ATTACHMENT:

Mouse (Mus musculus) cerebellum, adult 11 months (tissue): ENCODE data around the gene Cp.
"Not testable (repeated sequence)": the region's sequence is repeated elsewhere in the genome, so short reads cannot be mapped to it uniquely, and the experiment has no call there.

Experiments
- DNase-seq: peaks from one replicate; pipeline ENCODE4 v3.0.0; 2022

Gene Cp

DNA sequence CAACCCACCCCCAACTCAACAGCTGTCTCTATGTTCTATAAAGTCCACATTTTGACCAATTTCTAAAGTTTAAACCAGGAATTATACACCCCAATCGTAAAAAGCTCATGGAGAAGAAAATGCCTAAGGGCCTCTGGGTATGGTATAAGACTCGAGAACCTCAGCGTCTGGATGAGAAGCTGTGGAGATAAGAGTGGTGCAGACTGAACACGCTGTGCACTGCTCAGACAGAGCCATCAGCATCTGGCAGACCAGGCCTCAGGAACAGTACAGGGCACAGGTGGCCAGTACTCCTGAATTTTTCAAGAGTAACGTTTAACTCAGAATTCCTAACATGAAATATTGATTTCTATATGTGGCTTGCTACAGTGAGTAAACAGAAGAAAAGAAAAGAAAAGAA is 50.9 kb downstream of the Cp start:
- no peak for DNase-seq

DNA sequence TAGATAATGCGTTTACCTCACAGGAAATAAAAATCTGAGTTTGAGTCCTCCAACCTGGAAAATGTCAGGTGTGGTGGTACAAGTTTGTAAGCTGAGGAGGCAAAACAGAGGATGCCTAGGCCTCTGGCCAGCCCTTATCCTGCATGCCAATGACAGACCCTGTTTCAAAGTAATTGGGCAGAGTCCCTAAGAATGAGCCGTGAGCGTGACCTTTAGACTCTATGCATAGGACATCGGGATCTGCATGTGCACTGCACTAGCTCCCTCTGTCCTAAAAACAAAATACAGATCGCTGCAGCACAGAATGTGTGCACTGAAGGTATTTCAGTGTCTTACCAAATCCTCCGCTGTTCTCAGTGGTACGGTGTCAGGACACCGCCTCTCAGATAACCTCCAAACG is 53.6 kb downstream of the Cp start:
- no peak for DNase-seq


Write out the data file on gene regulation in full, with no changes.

Mouse (Mus musculus) cerebellum, adult 11 months (tissue): ENCODE data around the gene Cp.
"Not testable (repeated sequence)": the region's sequence is repeated elsewhere in the genome, so short reads cannot be mapped to it uniquely, and the experiment has no call there.

Experiments
- DNase-seq: peaks from one replicate; pipeline ENCODE4 v3.0.0; 2022

Gene Cp

DNA sequence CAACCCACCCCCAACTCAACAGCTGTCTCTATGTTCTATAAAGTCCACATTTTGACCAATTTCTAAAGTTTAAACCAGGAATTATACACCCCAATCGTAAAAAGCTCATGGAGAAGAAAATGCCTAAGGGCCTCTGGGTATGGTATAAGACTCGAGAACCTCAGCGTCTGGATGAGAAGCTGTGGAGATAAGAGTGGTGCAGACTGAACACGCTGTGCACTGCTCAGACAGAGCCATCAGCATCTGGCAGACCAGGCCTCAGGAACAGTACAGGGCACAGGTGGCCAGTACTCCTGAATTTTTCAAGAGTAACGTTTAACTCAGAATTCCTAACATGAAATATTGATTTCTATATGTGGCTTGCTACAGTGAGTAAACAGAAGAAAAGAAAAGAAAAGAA is 50.9 kb downstream of the Cp start:
- no peak for DNase-seq

DNA sequence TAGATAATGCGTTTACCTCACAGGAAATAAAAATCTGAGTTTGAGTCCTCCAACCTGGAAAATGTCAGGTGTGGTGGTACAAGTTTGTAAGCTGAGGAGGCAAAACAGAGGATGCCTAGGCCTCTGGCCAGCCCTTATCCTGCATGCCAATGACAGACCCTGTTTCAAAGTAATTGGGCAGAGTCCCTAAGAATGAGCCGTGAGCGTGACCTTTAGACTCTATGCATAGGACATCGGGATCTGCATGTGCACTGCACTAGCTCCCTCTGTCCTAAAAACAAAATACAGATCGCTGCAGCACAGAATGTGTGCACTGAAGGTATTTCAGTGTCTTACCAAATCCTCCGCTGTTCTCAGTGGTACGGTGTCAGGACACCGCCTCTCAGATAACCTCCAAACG is 53.6 kb downstream of the Cp start:
- no peak for DNase-seq